Summary: If you want to win friends and influence people, treat them with Status, Certainty, Autonomy, Relatedness, and Fairness.
I use a lot of psychological models and theories to conceptualize my world. The ones I refer to most often are Erikson’s Theory of Psychosocial Development, Maslow’s Hierarchy of Needs, Gardner’s Theory of Multiple Intelligences, and Kohlberg’s Theory of Moral Development. Look them up, memorize them, use them. They are useful!
I just heard about the SCARF Model and I’m pretty excited about it (a model isn’t as generalized as a theory but can be useful nonetheless!)
The SCARF Model was developed in 2008 by David Rock, in his paper “SCARF: A Brain-Based Model for Collaborating With and Influencing Others.” SCARF stands for the five key “domains” that influence our behavior in social situations. These are:
- Status — our relative importance to others.
- Certainty — our ability to predict the future.
- Autonomy — our sense of control over events.
- Relatedness — how safe we feel with others.
- Fairness — how fair we perceive the exchanges between people to be.
The model is based on neuroscience research that implies that these five social domains activate the same threat and reward responses in our brain that we rely on for physical survival. So, in brief, look at each of the domains above and think. For example, if a person places you in a lower status than you, that stress can easily trigger your fight-or-flight response (imagine a boss talking down to you). If they put you in a higher status, that can trigger your reward system (imagine getting an award). This works in more situations than you’d initially consider. And there’s lots to consider. If you want to win friends and influence people, treat them with status, certainty, autonomy, relatedness, and fairness.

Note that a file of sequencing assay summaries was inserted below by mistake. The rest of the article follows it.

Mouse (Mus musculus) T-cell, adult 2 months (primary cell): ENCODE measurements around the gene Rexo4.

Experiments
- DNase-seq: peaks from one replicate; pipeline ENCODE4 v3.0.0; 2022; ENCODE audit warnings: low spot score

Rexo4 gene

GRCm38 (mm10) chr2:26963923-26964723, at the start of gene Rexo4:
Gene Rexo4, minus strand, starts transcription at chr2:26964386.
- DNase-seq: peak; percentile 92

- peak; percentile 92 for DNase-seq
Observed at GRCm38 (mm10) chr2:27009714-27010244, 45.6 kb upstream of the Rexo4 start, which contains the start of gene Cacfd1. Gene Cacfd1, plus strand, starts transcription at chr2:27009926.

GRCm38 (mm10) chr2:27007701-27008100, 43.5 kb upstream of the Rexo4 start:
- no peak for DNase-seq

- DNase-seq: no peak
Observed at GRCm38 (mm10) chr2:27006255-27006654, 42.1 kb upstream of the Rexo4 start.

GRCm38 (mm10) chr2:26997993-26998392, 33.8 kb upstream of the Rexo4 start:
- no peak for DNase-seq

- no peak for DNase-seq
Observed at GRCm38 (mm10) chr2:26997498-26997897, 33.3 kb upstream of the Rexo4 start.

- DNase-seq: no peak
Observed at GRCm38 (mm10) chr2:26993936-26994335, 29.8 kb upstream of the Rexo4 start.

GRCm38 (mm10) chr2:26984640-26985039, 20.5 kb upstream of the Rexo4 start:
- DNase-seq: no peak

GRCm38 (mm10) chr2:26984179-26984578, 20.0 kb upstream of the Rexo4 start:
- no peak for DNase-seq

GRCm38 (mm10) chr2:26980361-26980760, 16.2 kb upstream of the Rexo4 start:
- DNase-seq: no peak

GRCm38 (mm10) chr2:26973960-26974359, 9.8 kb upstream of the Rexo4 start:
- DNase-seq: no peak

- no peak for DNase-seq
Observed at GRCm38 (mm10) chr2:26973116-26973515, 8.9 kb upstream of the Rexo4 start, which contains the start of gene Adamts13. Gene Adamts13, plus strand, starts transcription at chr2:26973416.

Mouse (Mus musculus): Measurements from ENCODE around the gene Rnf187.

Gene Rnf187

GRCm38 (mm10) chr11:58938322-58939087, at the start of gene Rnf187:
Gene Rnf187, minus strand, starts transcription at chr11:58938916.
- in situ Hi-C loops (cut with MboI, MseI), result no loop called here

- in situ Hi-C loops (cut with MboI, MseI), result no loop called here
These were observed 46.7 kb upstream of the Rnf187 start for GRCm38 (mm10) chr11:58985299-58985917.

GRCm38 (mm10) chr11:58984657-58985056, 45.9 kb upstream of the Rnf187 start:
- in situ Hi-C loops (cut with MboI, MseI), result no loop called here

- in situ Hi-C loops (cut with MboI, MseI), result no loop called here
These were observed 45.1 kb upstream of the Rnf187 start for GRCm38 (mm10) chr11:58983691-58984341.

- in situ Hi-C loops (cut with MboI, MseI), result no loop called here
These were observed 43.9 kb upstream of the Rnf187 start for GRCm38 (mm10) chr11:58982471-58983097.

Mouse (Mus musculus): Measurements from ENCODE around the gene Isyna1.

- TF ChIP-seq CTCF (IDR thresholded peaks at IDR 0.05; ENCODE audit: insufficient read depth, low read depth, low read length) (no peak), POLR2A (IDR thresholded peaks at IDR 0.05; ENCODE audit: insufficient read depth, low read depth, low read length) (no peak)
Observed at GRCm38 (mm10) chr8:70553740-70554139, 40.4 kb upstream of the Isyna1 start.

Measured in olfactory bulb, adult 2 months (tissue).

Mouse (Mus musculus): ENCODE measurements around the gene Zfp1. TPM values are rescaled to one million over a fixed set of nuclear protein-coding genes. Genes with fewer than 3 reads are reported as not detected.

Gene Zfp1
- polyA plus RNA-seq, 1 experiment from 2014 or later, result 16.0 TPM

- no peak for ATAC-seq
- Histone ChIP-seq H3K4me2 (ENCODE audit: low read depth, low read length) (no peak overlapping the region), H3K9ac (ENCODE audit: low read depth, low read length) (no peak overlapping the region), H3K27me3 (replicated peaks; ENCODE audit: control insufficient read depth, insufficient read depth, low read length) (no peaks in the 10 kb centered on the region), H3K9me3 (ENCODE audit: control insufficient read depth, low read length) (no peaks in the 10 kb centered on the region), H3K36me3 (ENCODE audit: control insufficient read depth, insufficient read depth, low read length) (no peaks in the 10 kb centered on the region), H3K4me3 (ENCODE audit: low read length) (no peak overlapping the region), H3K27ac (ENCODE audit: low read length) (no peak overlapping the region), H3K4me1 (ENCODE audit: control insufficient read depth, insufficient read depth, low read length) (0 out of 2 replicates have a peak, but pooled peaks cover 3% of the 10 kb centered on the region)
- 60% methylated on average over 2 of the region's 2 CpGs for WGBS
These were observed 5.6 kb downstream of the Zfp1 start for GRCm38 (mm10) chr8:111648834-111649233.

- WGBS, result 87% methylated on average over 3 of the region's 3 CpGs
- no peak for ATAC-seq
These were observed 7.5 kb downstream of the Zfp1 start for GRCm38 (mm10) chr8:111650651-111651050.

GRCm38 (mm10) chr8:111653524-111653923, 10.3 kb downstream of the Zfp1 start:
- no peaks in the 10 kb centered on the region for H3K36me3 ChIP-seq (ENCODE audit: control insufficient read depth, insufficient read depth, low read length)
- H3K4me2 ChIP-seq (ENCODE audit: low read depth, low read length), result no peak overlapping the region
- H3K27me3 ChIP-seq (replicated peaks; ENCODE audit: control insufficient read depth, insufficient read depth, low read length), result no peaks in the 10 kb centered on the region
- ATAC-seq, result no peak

There’s many sites that talk about the SCARF Model in more depth, here’s a pretty good one.
update 7-29-20, I came across a random “How to influence people” post on Imgur and about 3/4 of the items are applied versions of the SCARF model, nice. (though admittedly, some of the tactics in this image are ethically questionable!)